Operation Jail Breach Combats Smuggling in Essex County Jail
Authorities recently shut down an intricate drug smuggling ring in Essex County Correctional Facility, one of the largest facilities of its kind in New Jersey.
Like a scene from The Shawshank Redemption, the investigation revealed an elaborate operation implicating correctional officers, inmates, gangs, probation officers and even a special education schoolteacher. While life is sometimes more troubling than fiction, the Essex County ring and others like it prove that U.S. correctional systems can sometimes house serious flaws.
Of the over two million inmates presently detained in U.S. jails and prisons, more than 50% have a history of substance abuse and addiction. If one takes the view that drugs are a prevalent societal problem, correctional facilities deal with the problem much more often – on a daily basis.
Trafficking rings demonstrate troubling breaches in overall security of prisons and jails. Where there are gaps in safety and protection measures, inmates are at risk for harm and the chance of escape or breakout increases. The very presence of drugs in U.S. jails and prisons demonstrate that inmates are connected or have access to criminal associates inside and outside of their facilities. And as smuggling schemes get more sophisticated, authorities must expend limited resources on detection and prevention.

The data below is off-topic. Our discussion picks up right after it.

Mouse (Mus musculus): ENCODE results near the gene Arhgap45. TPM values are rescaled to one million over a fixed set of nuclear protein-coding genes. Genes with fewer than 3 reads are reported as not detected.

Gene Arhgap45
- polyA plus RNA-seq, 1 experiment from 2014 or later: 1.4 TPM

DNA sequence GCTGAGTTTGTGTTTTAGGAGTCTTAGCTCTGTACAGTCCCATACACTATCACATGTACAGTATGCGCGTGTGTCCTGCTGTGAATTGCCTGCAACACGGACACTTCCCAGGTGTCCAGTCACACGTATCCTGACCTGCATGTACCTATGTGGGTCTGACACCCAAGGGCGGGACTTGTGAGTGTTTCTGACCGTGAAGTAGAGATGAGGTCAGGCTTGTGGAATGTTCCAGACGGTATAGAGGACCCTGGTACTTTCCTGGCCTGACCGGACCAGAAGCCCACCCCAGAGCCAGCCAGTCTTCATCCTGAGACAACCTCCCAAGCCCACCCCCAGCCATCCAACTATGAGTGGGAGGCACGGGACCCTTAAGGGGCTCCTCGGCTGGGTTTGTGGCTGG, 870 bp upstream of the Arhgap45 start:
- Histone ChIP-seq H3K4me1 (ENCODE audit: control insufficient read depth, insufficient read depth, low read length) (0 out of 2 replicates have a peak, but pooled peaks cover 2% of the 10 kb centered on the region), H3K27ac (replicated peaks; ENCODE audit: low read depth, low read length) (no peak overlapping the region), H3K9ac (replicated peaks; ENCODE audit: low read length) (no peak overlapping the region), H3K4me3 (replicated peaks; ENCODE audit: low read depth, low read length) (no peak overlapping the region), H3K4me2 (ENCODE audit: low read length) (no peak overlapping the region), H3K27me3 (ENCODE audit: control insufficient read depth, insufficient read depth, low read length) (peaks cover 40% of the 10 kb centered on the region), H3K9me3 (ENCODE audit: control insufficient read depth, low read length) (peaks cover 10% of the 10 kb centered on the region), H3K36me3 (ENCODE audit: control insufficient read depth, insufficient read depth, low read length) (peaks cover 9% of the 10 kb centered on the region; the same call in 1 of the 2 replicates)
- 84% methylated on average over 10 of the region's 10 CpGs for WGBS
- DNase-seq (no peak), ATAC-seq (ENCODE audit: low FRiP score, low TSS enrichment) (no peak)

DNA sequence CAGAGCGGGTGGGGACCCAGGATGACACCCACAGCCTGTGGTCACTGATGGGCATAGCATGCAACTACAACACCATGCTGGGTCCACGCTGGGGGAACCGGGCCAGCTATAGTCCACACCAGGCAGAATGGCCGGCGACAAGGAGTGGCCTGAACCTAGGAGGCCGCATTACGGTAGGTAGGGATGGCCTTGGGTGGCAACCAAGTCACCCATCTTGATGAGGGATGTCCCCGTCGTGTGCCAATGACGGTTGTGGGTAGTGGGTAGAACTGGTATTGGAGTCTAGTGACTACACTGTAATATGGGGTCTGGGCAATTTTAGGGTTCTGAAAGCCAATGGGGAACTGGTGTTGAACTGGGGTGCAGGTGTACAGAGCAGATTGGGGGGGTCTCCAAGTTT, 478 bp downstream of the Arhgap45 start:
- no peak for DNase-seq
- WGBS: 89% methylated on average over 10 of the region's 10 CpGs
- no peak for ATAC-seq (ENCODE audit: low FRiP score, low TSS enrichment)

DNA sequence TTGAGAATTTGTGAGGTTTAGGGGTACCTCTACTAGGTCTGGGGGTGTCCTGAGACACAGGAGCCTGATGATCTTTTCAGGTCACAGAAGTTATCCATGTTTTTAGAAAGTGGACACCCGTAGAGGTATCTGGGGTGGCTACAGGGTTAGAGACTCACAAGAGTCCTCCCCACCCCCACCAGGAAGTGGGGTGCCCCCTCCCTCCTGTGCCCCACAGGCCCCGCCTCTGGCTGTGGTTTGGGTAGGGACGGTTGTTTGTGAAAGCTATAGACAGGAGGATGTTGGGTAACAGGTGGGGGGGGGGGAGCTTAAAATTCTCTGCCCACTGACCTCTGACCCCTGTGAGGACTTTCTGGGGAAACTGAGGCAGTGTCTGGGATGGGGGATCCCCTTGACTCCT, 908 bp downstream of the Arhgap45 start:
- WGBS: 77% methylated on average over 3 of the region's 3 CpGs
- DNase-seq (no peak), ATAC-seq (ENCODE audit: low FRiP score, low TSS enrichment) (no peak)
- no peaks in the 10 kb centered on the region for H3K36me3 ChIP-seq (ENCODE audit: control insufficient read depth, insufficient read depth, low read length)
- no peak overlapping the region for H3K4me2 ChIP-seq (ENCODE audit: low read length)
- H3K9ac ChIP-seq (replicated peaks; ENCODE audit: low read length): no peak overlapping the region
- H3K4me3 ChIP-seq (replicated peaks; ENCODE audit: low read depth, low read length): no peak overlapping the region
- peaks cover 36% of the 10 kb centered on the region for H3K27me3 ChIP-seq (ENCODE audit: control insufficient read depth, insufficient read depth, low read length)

Growing evidence of jail and prison contraband rings shakes public confidence in law enforcement and correctional officials. In many contraband rings, the “jailor” is the ringleader. Correctional officers, who hold a position of public trust, disregard their duties and the rules for personal gain.
Moreover, inmate health is at risk when drugs are present. It has been reported that more than one million inmates have died from drug overdoses while in custody. The existence of illegal drugs in jails also makes it difficult for addicts to successfully complete substance abuse treatment programs. Those left untreated will relapse and, upon re-entry to the community, will likely re-offend and end up with new drug charges.